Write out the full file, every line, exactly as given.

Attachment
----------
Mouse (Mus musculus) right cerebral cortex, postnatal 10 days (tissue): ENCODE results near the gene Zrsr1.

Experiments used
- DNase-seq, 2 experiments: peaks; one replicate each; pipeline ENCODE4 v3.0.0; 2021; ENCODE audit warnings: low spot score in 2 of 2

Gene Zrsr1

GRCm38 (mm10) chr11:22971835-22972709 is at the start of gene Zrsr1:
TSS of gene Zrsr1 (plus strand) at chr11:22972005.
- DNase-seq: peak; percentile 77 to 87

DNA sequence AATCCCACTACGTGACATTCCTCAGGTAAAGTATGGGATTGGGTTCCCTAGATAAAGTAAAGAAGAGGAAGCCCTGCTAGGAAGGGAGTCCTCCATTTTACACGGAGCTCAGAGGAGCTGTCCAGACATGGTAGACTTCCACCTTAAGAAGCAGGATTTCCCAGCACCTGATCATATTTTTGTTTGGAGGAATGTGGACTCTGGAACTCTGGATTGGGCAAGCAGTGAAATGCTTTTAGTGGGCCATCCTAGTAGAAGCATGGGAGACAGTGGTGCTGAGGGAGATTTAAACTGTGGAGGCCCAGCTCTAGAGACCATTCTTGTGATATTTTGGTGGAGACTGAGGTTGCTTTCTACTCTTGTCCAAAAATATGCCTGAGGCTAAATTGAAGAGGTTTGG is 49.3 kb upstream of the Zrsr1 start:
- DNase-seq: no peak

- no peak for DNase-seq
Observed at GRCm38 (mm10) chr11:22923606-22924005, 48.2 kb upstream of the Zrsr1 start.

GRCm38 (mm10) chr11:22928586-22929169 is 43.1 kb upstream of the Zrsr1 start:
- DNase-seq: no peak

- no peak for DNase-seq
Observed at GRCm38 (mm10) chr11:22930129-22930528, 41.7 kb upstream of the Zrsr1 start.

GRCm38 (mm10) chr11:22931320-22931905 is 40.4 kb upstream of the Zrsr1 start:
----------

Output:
Mouse (Mus musculus) right cerebral cortex, postnatal 10 days (tissue): ENCODE results near the gene Zrsr1.

Experiments used
- DNase-seq, 2 experiments: peaks; one replicate each; pipeline ENCODE4 v3.0.0; 2021; ENCODE audit warnings: low spot score in 2 of 2

Gene Zrsr1

GRCm38 (mm10) chr11:22971835-22972709 is at the start of gene Zrsr1:
TSS of gene Zrsr1 (plus strand) at chr11:22972005.
- DNase-seq: peak; percentile 77 to 87

DNA sequence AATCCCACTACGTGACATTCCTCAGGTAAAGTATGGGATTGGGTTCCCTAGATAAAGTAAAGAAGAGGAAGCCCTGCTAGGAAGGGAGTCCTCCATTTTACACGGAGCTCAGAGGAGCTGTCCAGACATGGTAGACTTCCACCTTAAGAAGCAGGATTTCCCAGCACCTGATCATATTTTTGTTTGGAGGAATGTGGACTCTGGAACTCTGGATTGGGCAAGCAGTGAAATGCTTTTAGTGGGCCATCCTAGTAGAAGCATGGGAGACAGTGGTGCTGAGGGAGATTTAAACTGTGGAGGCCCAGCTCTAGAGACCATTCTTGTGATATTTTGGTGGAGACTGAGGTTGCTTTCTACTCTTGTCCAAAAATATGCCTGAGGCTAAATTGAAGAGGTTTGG is 49.3 kb upstream of the Zrsr1 start:
- DNase-seq: no peak

- no peak for DNase-seq
Observed at GRCm38 (mm10) chr11:22923606-22924005, 48.2 kb upstream of the Zrsr1 start.

GRCm38 (mm10) chr11:22928586-22929169 is 43.1 kb upstream of the Zrsr1 start:
- DNase-seq: no peak

- no peak for DNase-seq
Observed at GRCm38 (mm10) chr11:22930129-22930528, 41.7 kb upstream of the Zrsr1 start.

GRCm38 (mm10) chr11:22931320-22931905 is 40.4 kb upstream of the Zrsr1 start: